By Maria Saporta
A host of international leaders and celebrities were on hand for the “pre-announcement ceremony” Friday morning of the World Summit of Nobel Peace Laureates — a prestigious event that will be held in Atlanta from Nov. 15 to 19, 2015.
Atlanta competed against several other cities to host the summit of Nobel Peace Prize Laureates, only the second time the gathering will have been in the United States.
Atlanta won the event thanks to the enthusiasm of Prof. Muhammad Yunus, winner of the 2006 Nobel Peace Prize who has made Atlanta his second home; as well as Mohammad Bhuiyan, CEO of the Yunus Creative Lab, who will be the CEO of the 2015 Summit.
“Atlanta deserves to be the host city for the Nobel Laureates for many reasons,” Yunus said Friday mentioning the city’s history in civil and human rights. “Atlanta has a great tradition of fighting for human rights.”
Yunus also praised Ted Turner, who will serve as the honorary chair of the summit, for championing the elimination of nuclear warheads.
“This city deserves to remind the world that peace has to be accomplished, not by governments, but by people,” said Yunus, who also acknowledged that Turner was celebrating his 75th birthday this week. “Atlanta deserves for this to not be a temporary event but a permanent event to remind the world of a peaceful world with human rights. That’s the objective, that’s the goal that this summit will have.”
Turner said Atlanta’s hosting of the 2015 Summit was “another feather in our cap,” saying it was a natural succession to the city’s hosting of the World Series and the 1996 Summer Olympic Games.
Several speakers mentioned how the Summit would be occurring 18 months after the opening of Atlanta’s National Center for Civil and Human Rights and a year after the 50th anniversary of Martin Luther King Jr. receiving his Nobel Peace Prize in 1964.
“It is in alignment with our city’s core values and identifies who we are as a city,” Atlanta Mayor Kasim Reed said. “Atlanta was an essential city in launching a movement that changed our city, our state, our nation and our world.”
Laura Turner Seydel will chair the Atlanta Host Committee, which includes an all-star list of Atlanta and national leaders, many of whom were present for Friday’s ceremony.
Some notable names include actress Sharon Stone; CARE CEO Helene Gayle; Penny McPhee, president of the Arthur M. Blank Family Foundation; Jonathan Reckford, CEO of Habitat for Humanity International; Mark Rosenberg, CEO of the Task Force for Global Health; and Virginia Hepner, CEO of the Woodruff Arts Center.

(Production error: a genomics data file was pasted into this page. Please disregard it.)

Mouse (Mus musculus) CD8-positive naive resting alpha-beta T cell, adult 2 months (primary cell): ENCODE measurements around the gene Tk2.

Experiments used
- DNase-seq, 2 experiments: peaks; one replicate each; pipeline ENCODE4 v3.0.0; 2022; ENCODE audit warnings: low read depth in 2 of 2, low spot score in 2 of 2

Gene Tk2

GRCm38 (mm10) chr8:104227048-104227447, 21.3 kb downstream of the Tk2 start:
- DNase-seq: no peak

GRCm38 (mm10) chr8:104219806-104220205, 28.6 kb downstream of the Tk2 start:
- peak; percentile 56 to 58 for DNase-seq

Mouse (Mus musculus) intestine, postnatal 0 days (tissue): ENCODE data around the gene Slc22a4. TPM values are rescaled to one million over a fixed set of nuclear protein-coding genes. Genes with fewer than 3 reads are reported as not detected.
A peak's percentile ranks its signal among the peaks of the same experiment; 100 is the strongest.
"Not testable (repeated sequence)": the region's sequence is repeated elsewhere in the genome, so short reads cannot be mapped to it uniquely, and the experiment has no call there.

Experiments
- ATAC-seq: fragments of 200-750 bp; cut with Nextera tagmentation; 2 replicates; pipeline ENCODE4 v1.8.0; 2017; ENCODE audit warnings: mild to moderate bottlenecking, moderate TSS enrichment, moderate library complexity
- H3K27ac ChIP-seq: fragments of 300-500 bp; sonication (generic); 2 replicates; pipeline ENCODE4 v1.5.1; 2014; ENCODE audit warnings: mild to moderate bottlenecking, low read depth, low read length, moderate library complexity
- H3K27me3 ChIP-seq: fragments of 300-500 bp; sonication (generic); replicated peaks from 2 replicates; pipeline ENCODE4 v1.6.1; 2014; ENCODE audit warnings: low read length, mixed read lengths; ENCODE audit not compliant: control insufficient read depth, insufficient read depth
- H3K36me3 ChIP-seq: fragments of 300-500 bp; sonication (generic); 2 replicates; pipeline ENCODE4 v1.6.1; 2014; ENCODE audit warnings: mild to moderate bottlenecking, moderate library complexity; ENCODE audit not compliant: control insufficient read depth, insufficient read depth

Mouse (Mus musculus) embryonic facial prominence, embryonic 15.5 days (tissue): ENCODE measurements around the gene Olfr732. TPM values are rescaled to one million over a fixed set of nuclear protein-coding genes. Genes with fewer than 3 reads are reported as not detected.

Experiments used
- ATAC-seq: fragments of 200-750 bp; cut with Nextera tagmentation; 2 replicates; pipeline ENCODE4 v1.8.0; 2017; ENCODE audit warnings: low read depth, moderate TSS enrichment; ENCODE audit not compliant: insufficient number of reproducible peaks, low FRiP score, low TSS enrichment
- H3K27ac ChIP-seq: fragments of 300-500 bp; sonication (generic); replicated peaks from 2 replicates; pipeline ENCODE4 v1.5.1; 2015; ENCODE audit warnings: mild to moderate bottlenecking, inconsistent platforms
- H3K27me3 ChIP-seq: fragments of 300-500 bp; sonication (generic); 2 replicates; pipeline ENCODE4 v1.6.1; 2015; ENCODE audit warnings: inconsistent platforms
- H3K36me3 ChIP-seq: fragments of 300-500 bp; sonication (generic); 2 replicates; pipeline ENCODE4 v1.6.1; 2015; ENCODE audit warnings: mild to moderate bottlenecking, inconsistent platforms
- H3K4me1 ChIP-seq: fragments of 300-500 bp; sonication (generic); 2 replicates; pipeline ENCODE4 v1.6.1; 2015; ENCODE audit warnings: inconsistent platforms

Other leaders who will be involved in the summit include former U.S. Sen. Sam Nunn and former Atlanta Mayor Andrew Young as well as Scott Davis, chairman and CEO of UPS.
One of the key new pieces of information announced Friday were the official dates of the summit. But Bhuiyan did not announce the location where the Summit will be held. When asked, he said they were still working on finalizing that issue.
The program for the ceremony, however, did say that the Summit expects to have several high profile entertainers, including John McLaughlin, Wynton Marsalis, Yanni, Yo-Yo Ma and Zakir Hussain.
Bhuiyan has said that the Atlanta Host Committee needs to raise at least $5 million to put on the event and another $5 million to implement lasting programs to continue the Summit’s legacy in the community.
A highlight of the event was the closing vocal performance by the daughter of Muhammad Yunus — soprano Monica Yunus — who is co-founding director of Sing for Hope.
Students from the Ron Clark Academy also opened up the ceremony with their own energetic performance.
The standing room-only crowd of about 150 to 200 people who came to the announcement Friday demonstrated the racial, cultural and ethnic diversity that has come to define Atlanta. It truly represented a wide cross-section of people from around the globe united behind a common purpose – to help make the world a more peaceful place.